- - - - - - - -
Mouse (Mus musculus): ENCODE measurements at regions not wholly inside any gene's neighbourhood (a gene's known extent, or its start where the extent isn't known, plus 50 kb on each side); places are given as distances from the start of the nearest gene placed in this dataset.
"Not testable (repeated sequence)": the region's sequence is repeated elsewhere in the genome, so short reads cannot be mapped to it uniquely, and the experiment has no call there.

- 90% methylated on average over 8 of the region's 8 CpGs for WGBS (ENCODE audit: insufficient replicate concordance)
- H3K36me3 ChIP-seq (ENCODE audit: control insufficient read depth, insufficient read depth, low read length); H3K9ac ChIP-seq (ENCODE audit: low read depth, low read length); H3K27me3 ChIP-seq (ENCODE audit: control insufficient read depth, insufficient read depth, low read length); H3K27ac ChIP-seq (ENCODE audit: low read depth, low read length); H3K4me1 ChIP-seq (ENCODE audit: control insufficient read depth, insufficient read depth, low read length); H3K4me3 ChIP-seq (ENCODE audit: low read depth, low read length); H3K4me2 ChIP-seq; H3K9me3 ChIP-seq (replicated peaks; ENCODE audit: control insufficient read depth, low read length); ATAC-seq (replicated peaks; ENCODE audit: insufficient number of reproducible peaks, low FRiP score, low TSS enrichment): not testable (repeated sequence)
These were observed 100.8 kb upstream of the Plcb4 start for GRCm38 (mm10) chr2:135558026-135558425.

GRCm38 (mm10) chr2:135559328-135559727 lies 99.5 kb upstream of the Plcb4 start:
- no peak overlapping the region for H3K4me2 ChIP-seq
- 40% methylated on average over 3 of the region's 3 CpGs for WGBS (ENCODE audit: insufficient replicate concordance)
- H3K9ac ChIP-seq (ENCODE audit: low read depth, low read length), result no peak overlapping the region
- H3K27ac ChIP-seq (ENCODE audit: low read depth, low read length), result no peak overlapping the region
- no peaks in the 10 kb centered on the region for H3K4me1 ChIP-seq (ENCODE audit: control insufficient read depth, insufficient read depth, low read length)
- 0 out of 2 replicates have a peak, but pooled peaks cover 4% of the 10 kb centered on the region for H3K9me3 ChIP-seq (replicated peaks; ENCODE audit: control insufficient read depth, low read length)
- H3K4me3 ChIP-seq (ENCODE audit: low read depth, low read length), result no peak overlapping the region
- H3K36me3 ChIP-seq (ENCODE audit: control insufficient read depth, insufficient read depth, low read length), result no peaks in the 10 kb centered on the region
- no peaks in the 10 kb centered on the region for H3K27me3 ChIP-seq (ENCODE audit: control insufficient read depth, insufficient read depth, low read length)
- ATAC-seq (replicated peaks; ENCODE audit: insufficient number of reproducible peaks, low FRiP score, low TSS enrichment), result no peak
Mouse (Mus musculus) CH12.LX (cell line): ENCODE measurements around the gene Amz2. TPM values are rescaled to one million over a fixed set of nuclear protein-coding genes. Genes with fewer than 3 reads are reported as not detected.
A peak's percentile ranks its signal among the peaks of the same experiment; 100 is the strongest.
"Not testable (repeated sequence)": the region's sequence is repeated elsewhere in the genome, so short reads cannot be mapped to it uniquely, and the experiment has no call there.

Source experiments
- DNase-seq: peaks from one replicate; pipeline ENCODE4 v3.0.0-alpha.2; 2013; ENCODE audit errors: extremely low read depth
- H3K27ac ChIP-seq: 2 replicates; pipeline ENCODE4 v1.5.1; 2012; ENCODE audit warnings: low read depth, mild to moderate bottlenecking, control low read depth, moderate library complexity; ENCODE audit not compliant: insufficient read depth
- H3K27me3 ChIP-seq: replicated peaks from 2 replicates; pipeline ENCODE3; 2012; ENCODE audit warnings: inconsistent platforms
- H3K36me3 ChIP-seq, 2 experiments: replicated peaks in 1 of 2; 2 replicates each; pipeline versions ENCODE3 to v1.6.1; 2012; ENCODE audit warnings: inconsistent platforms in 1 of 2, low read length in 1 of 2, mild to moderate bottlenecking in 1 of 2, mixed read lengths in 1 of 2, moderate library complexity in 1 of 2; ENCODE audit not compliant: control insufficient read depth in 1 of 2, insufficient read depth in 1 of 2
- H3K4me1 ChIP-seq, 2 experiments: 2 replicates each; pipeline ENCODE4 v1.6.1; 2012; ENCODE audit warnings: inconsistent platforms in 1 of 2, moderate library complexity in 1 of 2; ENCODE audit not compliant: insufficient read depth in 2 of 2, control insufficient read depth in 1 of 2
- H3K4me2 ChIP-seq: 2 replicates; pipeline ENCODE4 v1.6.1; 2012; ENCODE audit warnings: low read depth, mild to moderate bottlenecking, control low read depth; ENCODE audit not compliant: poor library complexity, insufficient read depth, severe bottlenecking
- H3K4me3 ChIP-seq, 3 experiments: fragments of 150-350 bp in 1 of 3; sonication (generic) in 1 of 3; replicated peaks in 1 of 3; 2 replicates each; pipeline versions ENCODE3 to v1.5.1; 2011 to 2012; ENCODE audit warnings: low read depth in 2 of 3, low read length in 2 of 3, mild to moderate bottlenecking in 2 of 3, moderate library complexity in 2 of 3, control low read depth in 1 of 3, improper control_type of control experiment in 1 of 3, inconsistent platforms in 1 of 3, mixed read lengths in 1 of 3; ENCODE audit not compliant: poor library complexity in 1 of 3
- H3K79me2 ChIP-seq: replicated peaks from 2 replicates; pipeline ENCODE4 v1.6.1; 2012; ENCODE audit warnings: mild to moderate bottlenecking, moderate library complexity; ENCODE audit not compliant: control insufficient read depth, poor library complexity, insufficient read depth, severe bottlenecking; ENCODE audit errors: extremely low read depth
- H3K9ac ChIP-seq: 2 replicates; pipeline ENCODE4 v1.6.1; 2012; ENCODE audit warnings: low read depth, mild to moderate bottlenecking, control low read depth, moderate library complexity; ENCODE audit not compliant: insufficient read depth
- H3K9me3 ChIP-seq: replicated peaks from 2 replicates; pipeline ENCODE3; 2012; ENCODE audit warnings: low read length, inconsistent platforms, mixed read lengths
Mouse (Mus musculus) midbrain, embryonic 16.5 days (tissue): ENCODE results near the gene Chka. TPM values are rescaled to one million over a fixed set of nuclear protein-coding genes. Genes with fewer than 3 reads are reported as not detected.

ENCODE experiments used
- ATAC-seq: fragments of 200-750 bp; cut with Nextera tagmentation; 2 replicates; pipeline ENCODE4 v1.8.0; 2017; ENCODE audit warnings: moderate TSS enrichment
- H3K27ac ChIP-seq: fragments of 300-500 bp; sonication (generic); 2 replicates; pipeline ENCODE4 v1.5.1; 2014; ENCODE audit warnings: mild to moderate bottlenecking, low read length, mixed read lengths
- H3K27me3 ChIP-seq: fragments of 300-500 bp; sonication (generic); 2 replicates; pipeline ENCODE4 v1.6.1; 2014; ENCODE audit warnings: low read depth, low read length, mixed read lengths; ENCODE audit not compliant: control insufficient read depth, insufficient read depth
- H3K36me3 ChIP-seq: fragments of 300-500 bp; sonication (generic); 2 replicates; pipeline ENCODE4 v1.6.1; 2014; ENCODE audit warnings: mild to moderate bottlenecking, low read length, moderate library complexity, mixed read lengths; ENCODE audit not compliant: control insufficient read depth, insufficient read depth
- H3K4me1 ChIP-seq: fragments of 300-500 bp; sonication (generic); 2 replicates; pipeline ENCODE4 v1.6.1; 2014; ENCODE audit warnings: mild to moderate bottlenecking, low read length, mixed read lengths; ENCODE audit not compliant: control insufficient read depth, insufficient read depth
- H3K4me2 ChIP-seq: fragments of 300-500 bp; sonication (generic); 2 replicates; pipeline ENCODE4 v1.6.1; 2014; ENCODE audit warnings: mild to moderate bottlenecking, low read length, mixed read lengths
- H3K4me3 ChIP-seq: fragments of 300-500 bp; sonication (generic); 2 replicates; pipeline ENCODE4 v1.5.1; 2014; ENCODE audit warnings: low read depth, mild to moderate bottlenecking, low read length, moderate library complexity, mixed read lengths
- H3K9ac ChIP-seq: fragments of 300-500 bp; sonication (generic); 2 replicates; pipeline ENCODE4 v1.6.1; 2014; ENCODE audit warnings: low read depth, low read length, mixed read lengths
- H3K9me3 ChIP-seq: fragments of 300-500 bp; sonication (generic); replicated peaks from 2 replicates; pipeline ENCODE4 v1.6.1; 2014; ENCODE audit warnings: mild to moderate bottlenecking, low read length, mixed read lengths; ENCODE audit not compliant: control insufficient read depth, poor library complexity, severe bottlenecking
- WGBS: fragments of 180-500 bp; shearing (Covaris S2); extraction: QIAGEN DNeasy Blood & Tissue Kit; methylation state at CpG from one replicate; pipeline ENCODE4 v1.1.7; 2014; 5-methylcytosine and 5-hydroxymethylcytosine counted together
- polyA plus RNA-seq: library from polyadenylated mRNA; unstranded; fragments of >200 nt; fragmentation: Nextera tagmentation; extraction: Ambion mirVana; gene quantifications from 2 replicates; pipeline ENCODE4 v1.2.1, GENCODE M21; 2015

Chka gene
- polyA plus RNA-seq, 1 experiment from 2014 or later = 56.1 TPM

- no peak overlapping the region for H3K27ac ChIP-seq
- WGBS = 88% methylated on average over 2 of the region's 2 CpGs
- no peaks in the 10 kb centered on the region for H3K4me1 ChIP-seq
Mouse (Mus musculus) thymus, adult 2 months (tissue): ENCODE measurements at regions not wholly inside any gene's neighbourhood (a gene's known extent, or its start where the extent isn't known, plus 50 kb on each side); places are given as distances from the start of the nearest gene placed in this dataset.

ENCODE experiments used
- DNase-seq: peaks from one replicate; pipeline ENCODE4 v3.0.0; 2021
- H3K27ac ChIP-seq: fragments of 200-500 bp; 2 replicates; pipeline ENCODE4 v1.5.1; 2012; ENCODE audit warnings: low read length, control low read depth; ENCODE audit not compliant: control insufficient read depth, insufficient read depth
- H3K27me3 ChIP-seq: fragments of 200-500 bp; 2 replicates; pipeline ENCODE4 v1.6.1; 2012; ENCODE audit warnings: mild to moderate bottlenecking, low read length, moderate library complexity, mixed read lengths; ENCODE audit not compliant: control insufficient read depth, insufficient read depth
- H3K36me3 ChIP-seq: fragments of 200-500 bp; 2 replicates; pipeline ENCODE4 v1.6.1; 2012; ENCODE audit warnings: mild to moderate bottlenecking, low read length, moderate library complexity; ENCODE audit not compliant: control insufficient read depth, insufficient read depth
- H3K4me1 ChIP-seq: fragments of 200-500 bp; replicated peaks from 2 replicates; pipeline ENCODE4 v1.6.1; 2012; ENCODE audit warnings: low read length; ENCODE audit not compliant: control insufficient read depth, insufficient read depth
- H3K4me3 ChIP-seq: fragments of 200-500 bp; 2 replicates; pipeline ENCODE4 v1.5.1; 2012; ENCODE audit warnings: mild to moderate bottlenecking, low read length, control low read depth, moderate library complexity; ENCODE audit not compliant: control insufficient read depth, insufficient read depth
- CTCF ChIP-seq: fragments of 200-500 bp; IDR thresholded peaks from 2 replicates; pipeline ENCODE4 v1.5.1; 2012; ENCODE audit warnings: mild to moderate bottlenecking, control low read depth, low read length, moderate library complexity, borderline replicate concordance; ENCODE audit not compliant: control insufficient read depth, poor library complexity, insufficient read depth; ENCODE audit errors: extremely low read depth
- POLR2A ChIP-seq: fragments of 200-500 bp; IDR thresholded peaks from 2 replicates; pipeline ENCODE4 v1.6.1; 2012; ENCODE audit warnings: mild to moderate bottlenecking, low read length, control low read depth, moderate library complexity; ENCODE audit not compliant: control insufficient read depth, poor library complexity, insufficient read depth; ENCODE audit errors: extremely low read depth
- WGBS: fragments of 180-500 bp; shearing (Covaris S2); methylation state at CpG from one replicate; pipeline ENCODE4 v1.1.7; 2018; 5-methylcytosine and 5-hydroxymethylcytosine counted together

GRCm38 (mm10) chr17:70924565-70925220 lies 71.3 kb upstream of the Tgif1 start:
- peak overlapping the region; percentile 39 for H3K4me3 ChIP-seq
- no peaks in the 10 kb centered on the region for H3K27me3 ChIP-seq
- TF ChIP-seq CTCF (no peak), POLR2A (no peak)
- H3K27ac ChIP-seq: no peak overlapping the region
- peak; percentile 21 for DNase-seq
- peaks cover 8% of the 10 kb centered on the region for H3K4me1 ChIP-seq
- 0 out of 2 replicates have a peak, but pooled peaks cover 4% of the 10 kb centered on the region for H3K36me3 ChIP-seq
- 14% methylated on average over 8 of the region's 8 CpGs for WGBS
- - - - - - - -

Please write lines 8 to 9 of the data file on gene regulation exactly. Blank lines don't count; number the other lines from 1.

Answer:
- 40% methylated on average over 3 of the region's 3 CpGs for WGBS (ENCODE audit: insufficient replicate concordance)
- H3K9ac ChIP-seq (ENCODE audit: low read depth, low read length), result no peak overlapping the region